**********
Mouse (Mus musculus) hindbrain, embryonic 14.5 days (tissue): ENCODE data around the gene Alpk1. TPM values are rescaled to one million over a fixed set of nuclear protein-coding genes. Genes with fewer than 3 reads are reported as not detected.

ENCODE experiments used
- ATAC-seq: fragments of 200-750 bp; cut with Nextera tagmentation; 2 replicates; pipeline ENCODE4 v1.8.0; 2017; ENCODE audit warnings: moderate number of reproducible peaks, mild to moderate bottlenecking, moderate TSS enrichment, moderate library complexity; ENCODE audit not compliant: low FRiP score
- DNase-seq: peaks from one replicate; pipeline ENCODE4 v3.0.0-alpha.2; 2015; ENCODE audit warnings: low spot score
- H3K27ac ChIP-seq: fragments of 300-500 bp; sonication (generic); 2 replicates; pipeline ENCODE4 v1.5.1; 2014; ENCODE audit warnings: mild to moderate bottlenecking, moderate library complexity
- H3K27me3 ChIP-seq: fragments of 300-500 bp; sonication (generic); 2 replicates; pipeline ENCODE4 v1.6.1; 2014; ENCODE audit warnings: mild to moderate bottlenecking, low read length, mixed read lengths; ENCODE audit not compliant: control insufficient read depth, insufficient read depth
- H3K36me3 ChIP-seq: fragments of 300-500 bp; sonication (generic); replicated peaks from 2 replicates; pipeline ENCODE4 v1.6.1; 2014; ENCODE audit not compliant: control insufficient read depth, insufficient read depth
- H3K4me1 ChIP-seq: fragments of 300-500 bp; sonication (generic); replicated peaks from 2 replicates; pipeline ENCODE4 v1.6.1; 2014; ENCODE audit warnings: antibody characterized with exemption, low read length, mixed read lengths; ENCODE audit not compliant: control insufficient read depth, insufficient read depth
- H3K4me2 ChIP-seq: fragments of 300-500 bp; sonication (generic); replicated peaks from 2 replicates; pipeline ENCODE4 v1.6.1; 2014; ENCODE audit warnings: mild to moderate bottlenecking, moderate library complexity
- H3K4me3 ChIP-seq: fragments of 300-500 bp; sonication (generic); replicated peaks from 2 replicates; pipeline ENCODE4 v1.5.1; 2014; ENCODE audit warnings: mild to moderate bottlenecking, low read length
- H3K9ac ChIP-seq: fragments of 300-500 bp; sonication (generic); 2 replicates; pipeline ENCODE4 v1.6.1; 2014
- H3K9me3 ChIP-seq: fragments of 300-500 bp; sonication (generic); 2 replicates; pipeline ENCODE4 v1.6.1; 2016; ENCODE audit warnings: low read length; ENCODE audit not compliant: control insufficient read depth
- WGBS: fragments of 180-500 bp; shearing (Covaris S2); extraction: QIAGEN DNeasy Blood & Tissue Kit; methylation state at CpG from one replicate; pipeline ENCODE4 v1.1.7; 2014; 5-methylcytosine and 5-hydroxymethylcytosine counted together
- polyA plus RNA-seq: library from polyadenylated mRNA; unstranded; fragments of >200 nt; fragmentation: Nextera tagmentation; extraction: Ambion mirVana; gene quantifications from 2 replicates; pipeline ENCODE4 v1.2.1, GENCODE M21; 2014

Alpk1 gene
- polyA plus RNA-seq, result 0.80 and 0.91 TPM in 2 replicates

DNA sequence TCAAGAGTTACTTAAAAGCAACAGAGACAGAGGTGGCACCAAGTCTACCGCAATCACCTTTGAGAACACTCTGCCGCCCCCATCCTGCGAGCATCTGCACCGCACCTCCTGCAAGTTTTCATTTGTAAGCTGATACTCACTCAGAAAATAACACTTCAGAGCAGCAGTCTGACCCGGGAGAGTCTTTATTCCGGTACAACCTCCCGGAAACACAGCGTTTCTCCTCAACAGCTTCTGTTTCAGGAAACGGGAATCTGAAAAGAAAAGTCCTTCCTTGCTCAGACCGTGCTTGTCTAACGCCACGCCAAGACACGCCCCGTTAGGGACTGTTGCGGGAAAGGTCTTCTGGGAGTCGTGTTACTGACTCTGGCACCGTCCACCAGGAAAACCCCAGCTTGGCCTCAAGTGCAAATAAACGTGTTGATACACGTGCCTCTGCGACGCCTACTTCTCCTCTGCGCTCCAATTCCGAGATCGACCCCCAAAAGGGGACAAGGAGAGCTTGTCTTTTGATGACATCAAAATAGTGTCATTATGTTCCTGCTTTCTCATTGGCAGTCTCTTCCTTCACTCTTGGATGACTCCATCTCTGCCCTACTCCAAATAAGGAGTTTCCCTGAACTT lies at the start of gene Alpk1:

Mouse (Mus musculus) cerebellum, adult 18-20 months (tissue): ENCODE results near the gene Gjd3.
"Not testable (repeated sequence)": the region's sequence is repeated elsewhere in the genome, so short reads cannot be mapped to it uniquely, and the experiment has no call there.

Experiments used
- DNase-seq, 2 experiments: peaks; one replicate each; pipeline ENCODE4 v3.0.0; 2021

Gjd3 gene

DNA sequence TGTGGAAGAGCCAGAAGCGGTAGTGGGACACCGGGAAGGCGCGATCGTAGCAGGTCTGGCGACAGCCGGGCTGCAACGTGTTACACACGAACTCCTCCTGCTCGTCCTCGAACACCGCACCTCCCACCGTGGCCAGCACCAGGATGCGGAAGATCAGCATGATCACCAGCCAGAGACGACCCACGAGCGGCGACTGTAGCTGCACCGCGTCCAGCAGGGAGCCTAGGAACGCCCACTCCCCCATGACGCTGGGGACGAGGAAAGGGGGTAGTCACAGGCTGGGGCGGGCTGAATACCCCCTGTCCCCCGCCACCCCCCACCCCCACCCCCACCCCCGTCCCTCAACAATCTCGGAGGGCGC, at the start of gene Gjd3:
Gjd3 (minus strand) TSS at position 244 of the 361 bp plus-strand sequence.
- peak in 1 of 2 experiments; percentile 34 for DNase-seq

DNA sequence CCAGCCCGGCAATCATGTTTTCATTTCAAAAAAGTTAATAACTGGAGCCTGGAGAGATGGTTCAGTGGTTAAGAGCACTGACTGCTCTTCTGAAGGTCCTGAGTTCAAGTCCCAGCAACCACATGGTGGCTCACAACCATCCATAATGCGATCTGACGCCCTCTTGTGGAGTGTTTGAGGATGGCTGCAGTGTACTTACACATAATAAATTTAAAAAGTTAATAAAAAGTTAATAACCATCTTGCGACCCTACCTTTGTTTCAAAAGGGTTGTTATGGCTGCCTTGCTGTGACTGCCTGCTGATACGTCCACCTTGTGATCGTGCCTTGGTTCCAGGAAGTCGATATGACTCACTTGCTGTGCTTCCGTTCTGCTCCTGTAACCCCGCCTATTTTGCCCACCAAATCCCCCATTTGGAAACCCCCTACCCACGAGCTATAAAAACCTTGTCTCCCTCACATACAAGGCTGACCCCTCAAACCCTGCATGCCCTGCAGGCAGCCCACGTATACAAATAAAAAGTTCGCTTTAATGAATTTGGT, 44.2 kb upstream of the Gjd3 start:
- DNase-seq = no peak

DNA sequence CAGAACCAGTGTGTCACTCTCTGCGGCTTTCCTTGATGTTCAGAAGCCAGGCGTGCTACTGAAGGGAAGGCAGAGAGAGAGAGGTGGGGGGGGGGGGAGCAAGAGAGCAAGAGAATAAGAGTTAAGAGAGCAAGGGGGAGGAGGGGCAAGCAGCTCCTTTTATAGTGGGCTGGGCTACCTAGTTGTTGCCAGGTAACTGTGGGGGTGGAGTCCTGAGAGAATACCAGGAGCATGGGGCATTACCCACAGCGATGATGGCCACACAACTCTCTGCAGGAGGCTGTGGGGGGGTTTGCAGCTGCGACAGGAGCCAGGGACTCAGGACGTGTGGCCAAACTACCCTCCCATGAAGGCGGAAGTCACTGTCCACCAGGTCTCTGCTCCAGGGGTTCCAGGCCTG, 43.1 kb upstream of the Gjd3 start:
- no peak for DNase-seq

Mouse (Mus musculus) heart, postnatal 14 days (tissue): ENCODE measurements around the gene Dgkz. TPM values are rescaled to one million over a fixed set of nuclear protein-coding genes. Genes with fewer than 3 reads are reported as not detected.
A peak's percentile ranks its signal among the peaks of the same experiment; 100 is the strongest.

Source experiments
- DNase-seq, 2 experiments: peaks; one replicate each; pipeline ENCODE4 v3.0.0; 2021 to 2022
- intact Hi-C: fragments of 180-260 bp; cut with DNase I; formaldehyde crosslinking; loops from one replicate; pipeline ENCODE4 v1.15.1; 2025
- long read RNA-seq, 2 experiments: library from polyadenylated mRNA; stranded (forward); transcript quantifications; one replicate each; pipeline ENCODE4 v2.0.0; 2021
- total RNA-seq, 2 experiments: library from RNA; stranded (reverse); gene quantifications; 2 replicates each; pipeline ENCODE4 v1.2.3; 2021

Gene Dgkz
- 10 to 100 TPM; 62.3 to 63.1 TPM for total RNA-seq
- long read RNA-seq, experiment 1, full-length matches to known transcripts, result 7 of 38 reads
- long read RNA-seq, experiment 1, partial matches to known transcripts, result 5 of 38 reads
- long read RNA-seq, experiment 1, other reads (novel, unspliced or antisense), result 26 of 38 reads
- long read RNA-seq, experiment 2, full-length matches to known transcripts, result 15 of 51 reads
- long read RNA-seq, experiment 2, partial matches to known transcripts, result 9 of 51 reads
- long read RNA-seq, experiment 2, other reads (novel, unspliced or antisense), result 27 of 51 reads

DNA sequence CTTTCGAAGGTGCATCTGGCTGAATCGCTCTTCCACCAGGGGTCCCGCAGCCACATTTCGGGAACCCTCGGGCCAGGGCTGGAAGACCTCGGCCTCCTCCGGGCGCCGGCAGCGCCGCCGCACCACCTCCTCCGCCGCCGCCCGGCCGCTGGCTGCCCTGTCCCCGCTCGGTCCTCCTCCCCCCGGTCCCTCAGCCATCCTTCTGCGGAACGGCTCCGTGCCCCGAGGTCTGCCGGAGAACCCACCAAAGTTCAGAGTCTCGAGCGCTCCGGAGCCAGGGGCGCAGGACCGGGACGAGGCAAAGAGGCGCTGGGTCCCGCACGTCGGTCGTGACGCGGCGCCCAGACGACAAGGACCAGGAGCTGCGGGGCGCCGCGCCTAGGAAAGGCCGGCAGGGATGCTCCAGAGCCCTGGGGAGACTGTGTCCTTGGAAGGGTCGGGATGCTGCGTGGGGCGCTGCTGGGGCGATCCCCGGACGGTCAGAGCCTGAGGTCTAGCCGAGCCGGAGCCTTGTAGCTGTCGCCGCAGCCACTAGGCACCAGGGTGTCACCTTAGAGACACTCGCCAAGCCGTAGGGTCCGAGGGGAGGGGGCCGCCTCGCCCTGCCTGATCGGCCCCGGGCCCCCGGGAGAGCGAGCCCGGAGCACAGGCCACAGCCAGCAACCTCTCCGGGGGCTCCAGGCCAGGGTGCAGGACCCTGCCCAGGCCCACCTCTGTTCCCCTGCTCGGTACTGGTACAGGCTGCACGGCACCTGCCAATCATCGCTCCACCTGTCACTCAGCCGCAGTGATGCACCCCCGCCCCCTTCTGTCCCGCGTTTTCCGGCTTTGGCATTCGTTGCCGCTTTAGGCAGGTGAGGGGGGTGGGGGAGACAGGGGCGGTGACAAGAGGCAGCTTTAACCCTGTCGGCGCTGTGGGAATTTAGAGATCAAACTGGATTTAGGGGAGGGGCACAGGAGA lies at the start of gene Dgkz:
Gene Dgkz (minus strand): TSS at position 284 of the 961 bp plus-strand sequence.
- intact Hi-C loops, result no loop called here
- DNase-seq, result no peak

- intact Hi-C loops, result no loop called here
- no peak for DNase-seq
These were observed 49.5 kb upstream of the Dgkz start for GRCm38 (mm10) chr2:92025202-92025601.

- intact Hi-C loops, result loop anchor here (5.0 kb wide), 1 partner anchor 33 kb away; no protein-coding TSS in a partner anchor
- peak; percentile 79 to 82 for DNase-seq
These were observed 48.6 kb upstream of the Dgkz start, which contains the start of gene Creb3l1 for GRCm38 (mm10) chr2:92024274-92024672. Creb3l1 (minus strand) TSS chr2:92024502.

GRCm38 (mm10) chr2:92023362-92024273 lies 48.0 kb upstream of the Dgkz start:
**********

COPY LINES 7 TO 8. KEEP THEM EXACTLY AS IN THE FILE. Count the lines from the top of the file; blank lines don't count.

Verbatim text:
- H3K36me3 ChIP-seq: fragments of 300-500 bp; sonication (generic); replicated peaks from 2 replicates; pipeline ENCODE4 v1.6.1; 2014; ENCODE audit not compliant: control insufficient read depth, insufficient read depth
- H3K4me1 ChIP-seq: fragments of 300-500 bp; sonication (generic); replicated peaks from 2 replicates; pipeline ENCODE4 v1.6.1; 2014; ENCODE audit warnings: antibody characterized with exemption, low read length, mixed read lengths; ENCODE audit not compliant: control insufficient read depth, insufficient read depth